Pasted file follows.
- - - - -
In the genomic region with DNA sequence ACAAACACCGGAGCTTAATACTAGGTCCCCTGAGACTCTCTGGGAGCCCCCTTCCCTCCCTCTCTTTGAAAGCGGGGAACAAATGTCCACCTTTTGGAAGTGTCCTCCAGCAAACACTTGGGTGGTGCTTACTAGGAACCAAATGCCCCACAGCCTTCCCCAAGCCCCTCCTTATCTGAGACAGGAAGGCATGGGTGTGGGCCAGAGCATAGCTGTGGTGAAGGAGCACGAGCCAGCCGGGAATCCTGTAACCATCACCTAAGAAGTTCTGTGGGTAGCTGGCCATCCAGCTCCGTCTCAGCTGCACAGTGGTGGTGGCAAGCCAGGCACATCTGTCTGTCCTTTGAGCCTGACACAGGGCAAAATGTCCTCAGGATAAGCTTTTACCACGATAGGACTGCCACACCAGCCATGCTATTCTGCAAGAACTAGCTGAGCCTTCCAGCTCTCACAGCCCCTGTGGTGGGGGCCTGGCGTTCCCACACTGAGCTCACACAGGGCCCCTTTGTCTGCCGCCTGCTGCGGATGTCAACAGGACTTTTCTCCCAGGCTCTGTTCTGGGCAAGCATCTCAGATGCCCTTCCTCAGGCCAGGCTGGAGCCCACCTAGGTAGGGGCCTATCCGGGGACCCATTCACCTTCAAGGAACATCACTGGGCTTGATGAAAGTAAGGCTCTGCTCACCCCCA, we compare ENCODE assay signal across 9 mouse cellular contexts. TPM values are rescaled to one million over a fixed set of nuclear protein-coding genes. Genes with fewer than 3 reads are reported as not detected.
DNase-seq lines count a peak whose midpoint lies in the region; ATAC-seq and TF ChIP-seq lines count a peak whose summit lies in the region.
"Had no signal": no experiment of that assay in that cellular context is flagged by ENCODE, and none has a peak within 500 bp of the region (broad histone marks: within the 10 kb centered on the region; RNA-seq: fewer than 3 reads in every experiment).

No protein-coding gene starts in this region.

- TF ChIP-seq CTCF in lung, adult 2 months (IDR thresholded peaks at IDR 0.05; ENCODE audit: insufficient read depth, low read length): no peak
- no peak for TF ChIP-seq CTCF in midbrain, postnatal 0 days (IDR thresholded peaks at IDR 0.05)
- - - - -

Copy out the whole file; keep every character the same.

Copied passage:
In the genomic region with DNA sequence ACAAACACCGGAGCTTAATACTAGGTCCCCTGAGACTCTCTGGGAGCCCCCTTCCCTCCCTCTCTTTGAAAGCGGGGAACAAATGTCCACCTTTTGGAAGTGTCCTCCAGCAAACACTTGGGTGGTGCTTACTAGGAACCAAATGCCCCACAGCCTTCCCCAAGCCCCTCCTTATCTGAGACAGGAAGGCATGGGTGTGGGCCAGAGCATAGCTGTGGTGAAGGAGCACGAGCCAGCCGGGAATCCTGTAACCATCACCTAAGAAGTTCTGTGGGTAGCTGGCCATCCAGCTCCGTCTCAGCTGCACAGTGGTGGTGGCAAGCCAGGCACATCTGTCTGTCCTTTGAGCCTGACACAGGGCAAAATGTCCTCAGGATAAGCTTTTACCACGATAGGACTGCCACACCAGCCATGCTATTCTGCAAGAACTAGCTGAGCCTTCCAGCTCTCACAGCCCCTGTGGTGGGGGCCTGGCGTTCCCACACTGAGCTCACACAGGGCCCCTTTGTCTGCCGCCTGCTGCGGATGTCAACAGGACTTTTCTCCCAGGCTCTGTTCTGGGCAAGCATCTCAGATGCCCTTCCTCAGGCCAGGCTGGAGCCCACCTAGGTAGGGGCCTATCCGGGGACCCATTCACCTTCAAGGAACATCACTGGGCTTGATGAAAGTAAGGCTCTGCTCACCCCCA, we compare ENCODE assay signal across 9 mouse cellular contexts. TPM values are rescaled to one million over a fixed set of nuclear protein-coding genes. Genes with fewer than 3 reads are reported as not detected.
DNase-seq lines count a peak whose midpoint lies in the region; ATAC-seq and TF ChIP-seq lines count a peak whose summit lies in the region.
"Had no signal": no experiment of that assay in that cellular context is flagged by ENCODE, and none has a peak within 500 bp of the region (broad histone marks: within the 10 kb centered on the region; RNA-seq: fewer than 3 reads in every experiment).

No protein-coding gene starts in this region.

- TF ChIP-seq CTCF in lung, adult 2 months (IDR thresholded peaks at IDR 0.05; ENCODE audit: insufficient read depth, low read length): no peak
- no peak for TF ChIP-seq CTCF in midbrain, postnatal 0 days (IDR thresholded peaks at IDR 0.05)